At age 19, Wilhelmina Bell-Taylor was diagnosed with Hodgkin’s disease. In the decade that followed, she would not only battle the sometimes fatal ailment but also work full time while raising a daughter on her own after a failed marriage. These trials, she says, are what gave her the drive to succeed as an entrepreneur.
“It really prepared me for everything that I faced in my life after that—also for business,” says Bell-Taylor. “I was a person with a disease, which at that time was potentially terminal because they didn’t have the treatments they have today. So I had to live and to really succeed for my daughter’s sake.”
Now, at 54, the rewards of her perseverance are coming to fruition. As founder and president of BETAH Associates Inc. (pronounced beta), a management consulting, communications, information, and administrative services firm based in Bethesda, Maryland, Bell-Taylor has grown her business from a one-person, home-based operation to a 60-member firm that grossed some $7.5 million in 2001. Incorporated in 1994, BETAH focuses primarily on providing outreach and technical services to health-related government agencies and other clients who want to connect with, and get their message out to, high-risk groups with special needs.
One of BETAH’s more notable projects was working with former U.S. Surgeon General Dr. David Satcher on his Leadership Campaign on HIV-AIDS. BETAH provided outreach services such as media alerts, video, and radio announcements to educate communities of color about their high risk for AIDS, and to teach them to prevent the spread of the disease. As part of the effort, BETAH also coordinated a broadcast and Webcast discussion between major medical schools at historically black colleges and universities and community organizations.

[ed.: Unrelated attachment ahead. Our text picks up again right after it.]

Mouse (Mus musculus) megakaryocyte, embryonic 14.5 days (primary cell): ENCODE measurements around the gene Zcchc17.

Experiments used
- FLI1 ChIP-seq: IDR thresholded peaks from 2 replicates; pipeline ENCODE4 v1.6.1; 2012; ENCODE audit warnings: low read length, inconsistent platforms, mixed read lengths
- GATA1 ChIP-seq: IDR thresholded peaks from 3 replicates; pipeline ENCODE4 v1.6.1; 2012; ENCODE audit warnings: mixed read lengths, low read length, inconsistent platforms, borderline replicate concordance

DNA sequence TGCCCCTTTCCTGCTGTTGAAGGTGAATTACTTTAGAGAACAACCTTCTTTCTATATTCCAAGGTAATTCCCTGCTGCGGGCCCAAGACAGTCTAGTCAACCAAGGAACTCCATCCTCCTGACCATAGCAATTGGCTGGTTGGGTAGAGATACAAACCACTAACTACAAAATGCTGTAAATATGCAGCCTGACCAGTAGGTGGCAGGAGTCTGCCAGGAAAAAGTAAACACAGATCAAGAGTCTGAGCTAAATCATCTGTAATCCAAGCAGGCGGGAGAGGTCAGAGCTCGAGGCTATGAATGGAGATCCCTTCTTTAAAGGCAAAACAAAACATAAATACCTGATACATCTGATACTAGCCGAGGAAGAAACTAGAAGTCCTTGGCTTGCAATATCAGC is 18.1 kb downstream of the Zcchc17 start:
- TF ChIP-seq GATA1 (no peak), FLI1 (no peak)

Bell-Taylor began working as an independent consultant following a career in education, community development, and management consulting. Noting the rising demand for her services, she decided to move operations from her home to an office. But before taking the financial risk to expand, Bell-Taylor waited until her daughter graduated from college. She knew that start-up costs would be financially draining—and they were.
Office rent, a copying machine, computer equipment, hiring a part-time receptionist, and an independent accountant had to be paid for. So Bell-Taylor applied for and was granted a $90,000 loan from a community bank to cover these expenditures. Bell-Taylor wishes the move could’ve paid off immediately but that was far from the case. “My income dropped by about 75% my first year,” she says.
This financial crunch, however, didn’t deter her. Bell-Taylor reinvested most of her profits back into the business. “I used those resources to surround myself with experts—people who were very strong in areas that I didn’t feel strong in,” she says. “Finance and accounting were areas where I readily sought expertise from people who really were very experienced in doing this type of business, and that helped tremendously.”
Bell-Taylor’s cancer is now in remission and she’s setting her sights on targeting the commercial marketplace. “The doctor doesn’t like to use the term ‘cured,'” she says with a chuckle. German